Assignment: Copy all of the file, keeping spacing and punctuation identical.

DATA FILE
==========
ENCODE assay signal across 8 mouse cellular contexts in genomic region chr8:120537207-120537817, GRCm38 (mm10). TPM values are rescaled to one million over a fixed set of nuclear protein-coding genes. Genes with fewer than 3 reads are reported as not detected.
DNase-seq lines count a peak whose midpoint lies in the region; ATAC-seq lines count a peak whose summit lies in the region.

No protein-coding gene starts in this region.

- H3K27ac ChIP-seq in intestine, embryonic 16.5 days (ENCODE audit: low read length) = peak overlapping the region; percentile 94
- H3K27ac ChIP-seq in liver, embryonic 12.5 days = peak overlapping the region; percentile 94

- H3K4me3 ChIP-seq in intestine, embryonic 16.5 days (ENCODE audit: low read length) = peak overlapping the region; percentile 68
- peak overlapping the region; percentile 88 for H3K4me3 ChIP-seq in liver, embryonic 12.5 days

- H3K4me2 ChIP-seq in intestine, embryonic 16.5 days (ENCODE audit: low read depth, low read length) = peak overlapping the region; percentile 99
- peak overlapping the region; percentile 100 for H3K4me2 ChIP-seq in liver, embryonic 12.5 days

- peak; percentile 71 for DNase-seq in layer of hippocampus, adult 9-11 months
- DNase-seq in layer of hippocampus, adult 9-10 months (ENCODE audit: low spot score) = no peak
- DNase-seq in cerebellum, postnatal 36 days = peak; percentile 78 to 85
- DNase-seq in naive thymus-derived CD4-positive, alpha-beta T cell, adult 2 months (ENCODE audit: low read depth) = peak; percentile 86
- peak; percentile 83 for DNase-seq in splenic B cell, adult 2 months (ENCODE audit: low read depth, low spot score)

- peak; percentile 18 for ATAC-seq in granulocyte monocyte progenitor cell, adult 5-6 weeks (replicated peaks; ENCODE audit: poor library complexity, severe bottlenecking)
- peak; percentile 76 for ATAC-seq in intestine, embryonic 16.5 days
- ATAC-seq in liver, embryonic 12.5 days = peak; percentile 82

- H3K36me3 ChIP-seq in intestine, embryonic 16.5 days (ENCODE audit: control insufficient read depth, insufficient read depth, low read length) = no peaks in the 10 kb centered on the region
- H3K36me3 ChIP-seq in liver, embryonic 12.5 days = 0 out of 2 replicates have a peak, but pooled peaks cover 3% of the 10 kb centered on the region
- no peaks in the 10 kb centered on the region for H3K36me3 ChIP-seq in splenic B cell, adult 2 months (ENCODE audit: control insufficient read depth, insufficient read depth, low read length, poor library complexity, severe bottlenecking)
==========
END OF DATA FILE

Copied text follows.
ENCODE assay signal across 8 mouse cellular contexts in genomic region chr8:120537207-120537817, GRCm38 (mm10). TPM values are rescaled to one million over a fixed set of nuclear protein-coding genes. Genes with fewer than 3 reads are reported as not detected.
DNase-seq lines count a peak whose midpoint lies in the region; ATAC-seq lines count a peak whose summit lies in the region.

No protein-coding gene starts in this region.

- H3K27ac ChIP-seq in intestine, embryonic 16.5 days (ENCODE audit: low read length) = peak overlapping the region; percentile 94
- H3K27ac ChIP-seq in liver, embryonic 12.5 days = peak overlapping the region; percentile 94

- H3K4me3 ChIP-seq in intestine, embryonic 16.5 days (ENCODE audit: low read length) = peak overlapping the region; percentile 68
- peak overlapping the region; percentile 88 for H3K4me3 ChIP-seq in liver, embryonic 12.5 days

- H3K4me2 ChIP-seq in intestine, embryonic 16.5 days (ENCODE audit: low read depth, low read length) = peak overlapping the region; percentile 99
- peak overlapping the region; percentile 100 for H3K4me2 ChIP-seq in liver, embryonic 12.5 days

- peak; percentile 71 for DNase-seq in layer of hippocampus, adult 9-11 months
- DNase-seq in layer of hippocampus, adult 9-10 months (ENCODE audit: low spot score) = no peak
- DNase-seq in cerebellum, postnatal 36 days = peak; percentile 78 to 85
- DNase-seq in naive thymus-derived CD4-positive, alpha-beta T cell, adult 2 months (ENCODE audit: low read depth) = peak; percentile 86
- peak; percentile 83 for DNase-seq in splenic B cell, adult 2 months (ENCODE audit: low read depth, low spot score)

- peak; percentile 18 for ATAC-seq in granulocyte monocyte progenitor cell, adult 5-6 weeks (replicated peaks; ENCODE audit: poor library complexity, severe bottlenecking)
- peak; percentile 76 for ATAC-seq in intestine, embryonic 16.5 days
- ATAC-seq in liver, embryonic 12.5 days = peak; percentile 82

- H3K36me3 ChIP-seq in intestine, embryonic 16.5 days (ENCODE audit: control insufficient read depth, insufficient read depth, low read length) = no peaks in the 10 kb centered on the region
- H3K36me3 ChIP-seq in liver, embryonic 12.5 days = 0 out of 2 replicates have a peak, but pooled peaks cover 3% of the 10 kb centered on the region
- no peaks in the 10 kb centered on the region for H3K36me3 ChIP-seq in splenic B cell, adult 2 months (ENCODE audit: control insufficient read depth, insufficient read depth, low read length, poor library complexity, severe bottlenecking)